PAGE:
Lawmakers make beer 'growler' bill look better and more popular – Orlando Sentinel (blog)

TALLAHASSEE — A long-brewing lager feud in the Florida Legislature was flattened Monday when House lawmakers amended a beer “growler” bill to allow craft brewers more latitude to have unlimited guest taps in their pubs.

The bill, HB 1329, authorizes the 64-ounce beer growlers already legal in some 47 other states, but also delves into Florida’s complicated “three-tier” system of beer brewers, distributors and retailers by allowing some manufacturers to sell their beer at their breweries.

That fight between Florida’s burgeoning brew-pub industry and traditional giants like Anheuser-Busch Cos., helped kill a growler bill last year, but the changes approved by the House Business and Professional Regulation Subcommittee would allow manufacturers to sell their beers at taprooms without a vendor license under specific conditions.

Craft brewers, though, would be allowed to have unlimited guest taps — which they frequently use to showcase other locally or Florida- brewed beers.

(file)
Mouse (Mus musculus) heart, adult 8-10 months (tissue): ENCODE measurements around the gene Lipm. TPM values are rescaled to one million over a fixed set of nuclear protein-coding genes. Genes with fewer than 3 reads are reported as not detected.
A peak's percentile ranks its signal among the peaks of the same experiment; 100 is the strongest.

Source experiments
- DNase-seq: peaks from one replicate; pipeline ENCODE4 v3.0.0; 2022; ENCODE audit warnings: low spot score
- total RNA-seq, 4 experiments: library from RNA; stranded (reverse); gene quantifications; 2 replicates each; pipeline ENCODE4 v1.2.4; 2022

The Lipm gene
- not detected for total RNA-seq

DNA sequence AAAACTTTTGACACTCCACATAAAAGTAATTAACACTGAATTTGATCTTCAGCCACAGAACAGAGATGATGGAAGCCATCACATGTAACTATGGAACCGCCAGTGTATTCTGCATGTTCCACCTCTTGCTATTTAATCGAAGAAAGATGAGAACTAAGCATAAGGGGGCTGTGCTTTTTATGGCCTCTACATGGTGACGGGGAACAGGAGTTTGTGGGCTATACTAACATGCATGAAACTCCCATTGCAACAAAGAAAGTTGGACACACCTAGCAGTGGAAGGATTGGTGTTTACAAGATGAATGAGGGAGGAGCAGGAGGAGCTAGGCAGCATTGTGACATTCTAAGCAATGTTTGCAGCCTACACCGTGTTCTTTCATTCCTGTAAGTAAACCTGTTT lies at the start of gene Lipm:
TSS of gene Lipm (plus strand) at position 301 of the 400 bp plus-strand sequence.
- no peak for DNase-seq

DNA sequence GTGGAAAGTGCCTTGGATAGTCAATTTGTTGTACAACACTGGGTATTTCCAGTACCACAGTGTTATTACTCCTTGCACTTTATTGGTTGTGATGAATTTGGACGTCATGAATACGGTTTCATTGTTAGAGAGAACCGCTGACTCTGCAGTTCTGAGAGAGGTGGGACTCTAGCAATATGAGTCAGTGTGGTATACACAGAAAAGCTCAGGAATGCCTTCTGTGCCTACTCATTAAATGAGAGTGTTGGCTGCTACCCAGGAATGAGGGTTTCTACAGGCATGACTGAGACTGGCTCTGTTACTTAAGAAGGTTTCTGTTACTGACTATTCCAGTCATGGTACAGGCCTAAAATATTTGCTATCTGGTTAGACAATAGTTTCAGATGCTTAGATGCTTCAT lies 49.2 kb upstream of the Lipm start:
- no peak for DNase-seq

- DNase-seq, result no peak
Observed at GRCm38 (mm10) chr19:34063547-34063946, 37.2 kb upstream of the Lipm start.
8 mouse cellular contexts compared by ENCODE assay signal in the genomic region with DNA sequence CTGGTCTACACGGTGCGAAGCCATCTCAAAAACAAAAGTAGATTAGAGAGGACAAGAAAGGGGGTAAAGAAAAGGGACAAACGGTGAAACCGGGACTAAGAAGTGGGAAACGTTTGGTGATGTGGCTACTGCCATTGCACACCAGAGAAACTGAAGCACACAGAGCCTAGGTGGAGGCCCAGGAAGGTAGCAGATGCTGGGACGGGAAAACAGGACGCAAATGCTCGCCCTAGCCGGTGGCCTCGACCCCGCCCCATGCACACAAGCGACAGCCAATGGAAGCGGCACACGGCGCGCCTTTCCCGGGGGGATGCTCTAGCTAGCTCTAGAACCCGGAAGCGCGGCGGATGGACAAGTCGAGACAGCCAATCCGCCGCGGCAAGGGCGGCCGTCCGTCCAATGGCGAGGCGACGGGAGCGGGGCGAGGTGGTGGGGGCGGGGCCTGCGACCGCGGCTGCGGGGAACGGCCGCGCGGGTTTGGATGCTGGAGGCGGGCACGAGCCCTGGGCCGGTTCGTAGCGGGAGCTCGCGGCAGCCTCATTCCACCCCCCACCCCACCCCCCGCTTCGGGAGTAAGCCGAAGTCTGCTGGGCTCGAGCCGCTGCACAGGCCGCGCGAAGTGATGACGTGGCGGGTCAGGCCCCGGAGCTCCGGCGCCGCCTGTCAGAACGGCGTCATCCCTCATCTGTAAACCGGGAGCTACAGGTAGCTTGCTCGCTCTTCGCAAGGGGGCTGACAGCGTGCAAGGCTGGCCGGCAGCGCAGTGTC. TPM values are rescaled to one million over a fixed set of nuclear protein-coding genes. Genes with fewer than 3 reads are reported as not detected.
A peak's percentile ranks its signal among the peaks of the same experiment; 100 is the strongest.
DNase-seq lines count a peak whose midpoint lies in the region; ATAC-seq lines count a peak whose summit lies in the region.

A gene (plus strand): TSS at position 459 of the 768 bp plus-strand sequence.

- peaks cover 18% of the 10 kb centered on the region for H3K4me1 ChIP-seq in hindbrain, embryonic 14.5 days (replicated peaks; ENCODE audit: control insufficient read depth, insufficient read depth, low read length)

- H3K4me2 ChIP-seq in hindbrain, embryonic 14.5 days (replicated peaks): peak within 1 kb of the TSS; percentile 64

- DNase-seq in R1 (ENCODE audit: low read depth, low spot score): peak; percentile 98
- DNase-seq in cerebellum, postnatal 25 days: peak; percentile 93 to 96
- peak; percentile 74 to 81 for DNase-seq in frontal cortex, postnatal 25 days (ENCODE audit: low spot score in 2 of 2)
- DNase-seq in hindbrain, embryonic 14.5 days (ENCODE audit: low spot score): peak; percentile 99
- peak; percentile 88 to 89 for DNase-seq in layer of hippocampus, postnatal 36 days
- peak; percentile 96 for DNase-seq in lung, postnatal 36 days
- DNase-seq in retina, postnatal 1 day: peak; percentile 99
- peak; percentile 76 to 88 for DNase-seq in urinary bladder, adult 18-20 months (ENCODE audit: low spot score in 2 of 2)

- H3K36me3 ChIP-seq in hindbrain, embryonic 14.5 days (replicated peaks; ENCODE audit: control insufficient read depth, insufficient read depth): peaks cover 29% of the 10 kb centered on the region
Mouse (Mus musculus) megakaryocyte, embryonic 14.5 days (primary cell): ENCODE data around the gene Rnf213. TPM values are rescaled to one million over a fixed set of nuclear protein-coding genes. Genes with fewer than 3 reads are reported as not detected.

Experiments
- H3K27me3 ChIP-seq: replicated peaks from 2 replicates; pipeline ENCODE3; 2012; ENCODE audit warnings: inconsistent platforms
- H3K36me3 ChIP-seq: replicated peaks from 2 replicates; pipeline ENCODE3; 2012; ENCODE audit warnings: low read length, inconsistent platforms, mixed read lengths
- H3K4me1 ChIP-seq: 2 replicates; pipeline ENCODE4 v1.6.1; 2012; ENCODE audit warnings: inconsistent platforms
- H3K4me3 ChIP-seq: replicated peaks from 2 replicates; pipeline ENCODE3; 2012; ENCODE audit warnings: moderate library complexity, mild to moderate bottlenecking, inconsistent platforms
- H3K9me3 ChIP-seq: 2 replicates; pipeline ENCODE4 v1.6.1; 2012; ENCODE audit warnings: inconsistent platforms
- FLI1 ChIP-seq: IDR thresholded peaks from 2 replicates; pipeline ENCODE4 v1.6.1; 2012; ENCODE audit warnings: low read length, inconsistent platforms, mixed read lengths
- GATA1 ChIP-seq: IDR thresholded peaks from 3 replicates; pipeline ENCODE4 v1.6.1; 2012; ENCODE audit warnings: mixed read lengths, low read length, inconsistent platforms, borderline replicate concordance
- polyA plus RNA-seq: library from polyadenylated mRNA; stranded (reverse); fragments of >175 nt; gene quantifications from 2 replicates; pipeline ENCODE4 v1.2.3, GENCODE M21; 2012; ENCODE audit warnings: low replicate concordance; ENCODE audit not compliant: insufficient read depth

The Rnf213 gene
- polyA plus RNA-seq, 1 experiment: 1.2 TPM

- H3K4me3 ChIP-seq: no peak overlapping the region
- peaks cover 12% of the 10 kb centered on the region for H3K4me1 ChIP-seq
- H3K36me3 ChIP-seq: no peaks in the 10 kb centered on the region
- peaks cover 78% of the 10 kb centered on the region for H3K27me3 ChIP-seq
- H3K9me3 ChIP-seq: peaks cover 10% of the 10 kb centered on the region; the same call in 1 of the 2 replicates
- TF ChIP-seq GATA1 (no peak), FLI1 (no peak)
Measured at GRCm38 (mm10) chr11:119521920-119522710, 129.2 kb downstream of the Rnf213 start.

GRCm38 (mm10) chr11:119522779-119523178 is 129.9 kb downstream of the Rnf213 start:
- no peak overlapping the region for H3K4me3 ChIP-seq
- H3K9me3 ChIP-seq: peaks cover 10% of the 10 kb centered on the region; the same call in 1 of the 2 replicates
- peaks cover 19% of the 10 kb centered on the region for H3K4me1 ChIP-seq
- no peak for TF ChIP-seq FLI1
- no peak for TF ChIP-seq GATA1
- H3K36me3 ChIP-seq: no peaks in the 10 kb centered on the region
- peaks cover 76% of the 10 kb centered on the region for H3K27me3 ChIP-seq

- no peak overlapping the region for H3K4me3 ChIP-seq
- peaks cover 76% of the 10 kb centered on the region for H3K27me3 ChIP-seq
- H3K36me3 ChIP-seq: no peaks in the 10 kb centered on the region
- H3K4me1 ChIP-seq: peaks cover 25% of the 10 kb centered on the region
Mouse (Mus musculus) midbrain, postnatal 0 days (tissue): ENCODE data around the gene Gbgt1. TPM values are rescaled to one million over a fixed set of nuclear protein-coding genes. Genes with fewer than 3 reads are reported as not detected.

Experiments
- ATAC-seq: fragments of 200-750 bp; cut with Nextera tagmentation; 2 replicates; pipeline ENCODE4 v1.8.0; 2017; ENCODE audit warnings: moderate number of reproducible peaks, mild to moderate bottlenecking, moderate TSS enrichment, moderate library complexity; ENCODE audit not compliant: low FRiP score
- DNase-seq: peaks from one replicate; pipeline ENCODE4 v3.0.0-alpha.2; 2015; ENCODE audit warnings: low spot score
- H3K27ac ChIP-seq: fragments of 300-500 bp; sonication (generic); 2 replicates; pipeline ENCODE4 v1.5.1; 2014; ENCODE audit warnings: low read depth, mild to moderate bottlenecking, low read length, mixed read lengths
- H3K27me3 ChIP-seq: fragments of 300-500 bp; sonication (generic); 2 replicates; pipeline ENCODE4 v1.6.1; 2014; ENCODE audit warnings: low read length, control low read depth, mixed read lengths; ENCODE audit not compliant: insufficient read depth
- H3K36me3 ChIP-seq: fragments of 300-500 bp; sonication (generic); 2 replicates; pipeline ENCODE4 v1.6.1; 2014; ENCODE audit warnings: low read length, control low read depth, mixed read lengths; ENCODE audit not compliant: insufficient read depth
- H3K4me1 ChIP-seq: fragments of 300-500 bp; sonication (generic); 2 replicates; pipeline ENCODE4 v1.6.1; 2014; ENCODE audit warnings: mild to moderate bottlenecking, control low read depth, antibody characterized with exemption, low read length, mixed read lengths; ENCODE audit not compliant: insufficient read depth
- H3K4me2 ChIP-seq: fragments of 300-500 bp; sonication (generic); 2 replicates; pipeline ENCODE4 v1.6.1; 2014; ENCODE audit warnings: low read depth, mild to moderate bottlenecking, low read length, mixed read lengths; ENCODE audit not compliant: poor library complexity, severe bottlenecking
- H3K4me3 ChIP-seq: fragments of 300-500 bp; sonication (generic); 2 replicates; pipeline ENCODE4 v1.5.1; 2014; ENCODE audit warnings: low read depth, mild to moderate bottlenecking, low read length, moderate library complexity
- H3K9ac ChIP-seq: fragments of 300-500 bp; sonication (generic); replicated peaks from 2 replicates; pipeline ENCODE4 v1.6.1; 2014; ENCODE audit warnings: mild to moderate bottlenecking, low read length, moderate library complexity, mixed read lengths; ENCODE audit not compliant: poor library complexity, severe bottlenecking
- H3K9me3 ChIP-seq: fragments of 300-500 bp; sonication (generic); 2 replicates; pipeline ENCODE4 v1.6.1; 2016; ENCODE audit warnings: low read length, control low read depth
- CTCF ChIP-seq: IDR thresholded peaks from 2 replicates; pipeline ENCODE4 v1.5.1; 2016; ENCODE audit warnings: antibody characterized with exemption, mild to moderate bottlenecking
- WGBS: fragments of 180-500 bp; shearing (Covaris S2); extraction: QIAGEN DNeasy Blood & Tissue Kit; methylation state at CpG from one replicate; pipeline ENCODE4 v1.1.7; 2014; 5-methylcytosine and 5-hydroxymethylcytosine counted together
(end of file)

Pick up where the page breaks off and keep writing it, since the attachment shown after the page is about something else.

The changes mean Florida lawmakers are likely this year to successfully pass a reform of the state’s Prohibition-era ban on half-gallon beer “growlers” and beer-tastings.

Florida law allows the sale of 32-ounce craft beer containers, or larger gallon jugs – but not the 64-ounce growlers. Nationwide, the 64-ounce growler is a preferred size for selling craft brews and micro-brews, which have exploded in popularity in recent years.

“When we began this process, people’s heads were spinning,” said House committee Chair Debbie Mayfield, R-Vero Beach.

“It’s a very complicated, complicated issue and industry we have.”

The bill would still require that the growlers be labeled and sealed when people buy them and take them off-premises, which some beer fans have opposed.

Last week, Anheuser-Busch weighed in to clarify the mega-beer company had no qualms with growlers.

Anheuser-Busch is supportive of deregulating container sizes in Florida, including allowing for 64 ounce growlers,” Doug Bailey, vice president of Industry Affairs at Anheuser-Busch, said in a statement.

“However, important protections for consumers related to safety, proper labeling and responsible packaging standards should apply to all brewers, regardless of container size.”

The bill is just one of several beer and booze-related bills vying for attention in the Legislature’s 60-day session. Lawmakers are also considering tweaking the “three-tier” system to allow some retailers like restaurants buy booze directly from retailers instead of from wholesalers.

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